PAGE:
Although those protesters on the bridge — the ones whose paychecks the mayor signs and who, even if they left their jobs, might seek him out as a reference — were ostensibly there to protest the NYPD, they were also very much there to protest the way the mayor runs his office. Many described a workplace hostile to dissident voices, especially ones coming from Black and Latino staffers.
“Discrimination in his administration had been the dominant mode since the fucking thing started,” says Cristina Gonzalez, who worked in the Mayor’s Office of Appointments until 2017. “It’s in hiring, it’s how people are paid, it’s in microaggressions, it’s everything.” (According to a de Blasio spokesperson, 53 percent of top administration officials are white, down from 79 percent under Bloomberg.)
Many described a workplace where white people were promoted faster and their ideas listened to more. According to Gonzalez, a higher-up in the administration told his staff that straightened hair on women was more professional than natural hair.
“We have bitten our lips one too many times,” said Catherine Almonte, shouting into a bullhorn that had a STAND WITH BLACK WOMEN sticker affixed to its side.
What the public sees in the mayor’s policing is what these protesters say happens behind the scenes. Why in six years has de Blasio had three Irish-American police chiefs, passing over Black deputies? Why the harsh curfew and crackdown if he could see the reality of Black lives?
“I feel like I am working in the Giuliani administration,” says one longtime staffer. “He doesn’t listen to a lot of people. There are a lot of different types of mayors: Bloomberg let his agency heads decide everything; this one has decided that he knows best, he knows more than everybody else, and we are going to do what he says.”
Even de Blasio’s supporters and friends say this quality was evident when the coronavirus first struck, when the mayor was slow to move and ignored the advice of his own Health Department until mass resignations were threatened. Or you could trace it back earlier, to when, against the advice of all counsel, the mayor decided to run for president, a disastrous display that saw him stall at one percent in the polls.
“The problem he has,” says a former adviser, “is that nobody trusts his judgment anymore — not in City Hall, not in the city. And I don’t know how you get that trust back.” In his remaining time in office, the mayor seems determined to get in front of the tumult. He met with civil-rights activists at Gracie Mansion and, at their suggestion, agreed to have a Black Lives Matter mural painted on one street of every borough. He held a conference call with staff in which he told them that he’d heard their concerns, that he was determined to do better, and that their cause was his.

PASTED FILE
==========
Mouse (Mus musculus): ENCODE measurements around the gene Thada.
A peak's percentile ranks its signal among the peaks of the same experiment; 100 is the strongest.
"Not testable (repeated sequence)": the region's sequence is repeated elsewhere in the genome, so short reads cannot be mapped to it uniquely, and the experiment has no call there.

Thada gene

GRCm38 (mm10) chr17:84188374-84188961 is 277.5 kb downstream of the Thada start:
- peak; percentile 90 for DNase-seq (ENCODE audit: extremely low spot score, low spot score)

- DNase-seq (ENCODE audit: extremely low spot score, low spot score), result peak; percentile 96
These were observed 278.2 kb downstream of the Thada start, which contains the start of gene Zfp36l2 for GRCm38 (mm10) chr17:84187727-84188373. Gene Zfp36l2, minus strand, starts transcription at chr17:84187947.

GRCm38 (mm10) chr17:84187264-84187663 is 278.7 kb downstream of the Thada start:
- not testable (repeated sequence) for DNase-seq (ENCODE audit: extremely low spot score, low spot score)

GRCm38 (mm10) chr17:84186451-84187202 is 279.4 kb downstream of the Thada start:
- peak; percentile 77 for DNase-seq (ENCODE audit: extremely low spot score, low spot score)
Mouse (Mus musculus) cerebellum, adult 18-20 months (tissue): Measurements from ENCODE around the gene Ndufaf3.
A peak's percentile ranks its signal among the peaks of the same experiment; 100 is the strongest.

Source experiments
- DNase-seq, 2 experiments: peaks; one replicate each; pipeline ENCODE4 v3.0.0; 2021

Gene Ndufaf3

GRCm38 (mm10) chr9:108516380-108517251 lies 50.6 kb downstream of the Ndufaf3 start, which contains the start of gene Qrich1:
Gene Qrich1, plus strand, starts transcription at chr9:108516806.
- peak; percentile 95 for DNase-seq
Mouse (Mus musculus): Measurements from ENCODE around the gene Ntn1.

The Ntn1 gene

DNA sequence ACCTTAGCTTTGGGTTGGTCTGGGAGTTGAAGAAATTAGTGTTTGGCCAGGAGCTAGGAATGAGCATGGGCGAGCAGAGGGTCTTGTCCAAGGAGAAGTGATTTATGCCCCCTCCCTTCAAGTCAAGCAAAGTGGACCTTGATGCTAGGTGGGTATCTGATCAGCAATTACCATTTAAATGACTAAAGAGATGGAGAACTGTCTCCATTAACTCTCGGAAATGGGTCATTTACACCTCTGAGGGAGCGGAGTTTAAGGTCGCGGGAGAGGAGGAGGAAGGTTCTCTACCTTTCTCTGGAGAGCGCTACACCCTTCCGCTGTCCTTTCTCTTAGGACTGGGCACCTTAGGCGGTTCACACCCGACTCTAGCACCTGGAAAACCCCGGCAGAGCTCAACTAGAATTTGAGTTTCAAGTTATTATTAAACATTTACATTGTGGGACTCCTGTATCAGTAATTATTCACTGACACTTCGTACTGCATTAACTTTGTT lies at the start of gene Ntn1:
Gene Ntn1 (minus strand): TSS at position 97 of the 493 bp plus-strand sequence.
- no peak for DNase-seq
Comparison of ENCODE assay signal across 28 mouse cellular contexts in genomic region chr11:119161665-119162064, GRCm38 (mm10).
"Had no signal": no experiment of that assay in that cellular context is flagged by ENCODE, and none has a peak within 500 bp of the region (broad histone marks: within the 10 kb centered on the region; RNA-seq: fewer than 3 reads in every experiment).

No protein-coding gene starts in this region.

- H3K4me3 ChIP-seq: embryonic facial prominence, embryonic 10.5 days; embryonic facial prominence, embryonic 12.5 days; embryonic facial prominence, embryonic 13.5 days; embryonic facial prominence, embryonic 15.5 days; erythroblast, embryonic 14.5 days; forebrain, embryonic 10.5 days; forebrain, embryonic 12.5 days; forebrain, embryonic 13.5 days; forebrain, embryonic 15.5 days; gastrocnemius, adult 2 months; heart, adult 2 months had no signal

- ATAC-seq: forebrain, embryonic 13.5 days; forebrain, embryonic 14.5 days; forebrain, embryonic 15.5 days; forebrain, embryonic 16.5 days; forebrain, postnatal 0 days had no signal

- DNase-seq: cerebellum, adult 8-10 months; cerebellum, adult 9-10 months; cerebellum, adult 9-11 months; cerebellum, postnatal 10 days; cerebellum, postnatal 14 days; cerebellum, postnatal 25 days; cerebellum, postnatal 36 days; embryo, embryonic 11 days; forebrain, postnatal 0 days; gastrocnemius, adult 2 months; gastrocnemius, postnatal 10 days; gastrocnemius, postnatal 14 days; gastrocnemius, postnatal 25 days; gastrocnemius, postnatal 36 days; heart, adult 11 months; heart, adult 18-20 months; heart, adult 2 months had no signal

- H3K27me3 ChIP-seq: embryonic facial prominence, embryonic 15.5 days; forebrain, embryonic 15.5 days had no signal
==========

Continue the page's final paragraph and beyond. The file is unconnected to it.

“I have never heard him so contrite,” says one person who was on the call. Much of the mayor’s political focus appears to be on getting McCray elected as Brooklyn borough president next year. She is in charge of the coronavirus racial-equity task force and has been appearing at his side as the administration has attempted to quell the unrest. De Blasio is a political junkie, and keeping one hand in elective office is oxygen. But the calculus of that race has changed dramatically as his reputation sinks.
His response may be to at last go on the offensive with the police unions. When they released his daughter’s arrest information, he called it “unconscionable.” When police unions falsely accused Shake Shack employees of poisoning NYPD officers’ milkshakes, he blasted the union leadership, which “has engaged in racist activities so many times, I can’t even count. I’ve been fighting with these unions from day one,” he said. “These police-union leaders, not all of them, but too many of them, stand in the way of progress.”
His circle of advisers has shrunk to McCray and a few others, such as Ragone and longtime chief of staff Emma Wolfe. The phone calls with allies have begun to taper off. The City Council looks set to drive the agenda on police reform, calling for $1 billion in cuts to the NYPD budget, which will be hard for the mayor to turn down. The election to replace de Blasio is about to begin in earnest, and it appears to be a contest of who can criticize the mayor the most. He faces a growing rebellion at City Hall, upheaval in the streets, a pandemic, and police unions that are more irate than ever. He has lost the confidence of his own staff, his own law enforcement, and by all accounts his own city, and he still has 18 months to go.
*This article has been updated to clarify the events that precipitated the Crown Heights riot.
*This article appears in the June 22, 2020, issue of New York Magazine. Subscribe Now!